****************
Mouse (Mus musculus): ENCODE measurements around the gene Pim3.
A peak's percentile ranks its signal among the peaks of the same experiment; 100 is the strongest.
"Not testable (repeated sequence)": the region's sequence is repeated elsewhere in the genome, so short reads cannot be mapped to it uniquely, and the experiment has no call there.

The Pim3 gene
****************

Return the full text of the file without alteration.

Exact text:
Mouse (Mus musculus): ENCODE measurements around the gene Pim3.
A peak's percentile ranks its signal among the peaks of the same experiment; 100 is the strongest.
"Not testable (repeated sequence)": the region's sequence is repeated elsewhere in the genome, so short reads cannot be mapped to it uniquely, and the experiment has no call there.

The Pim3 gene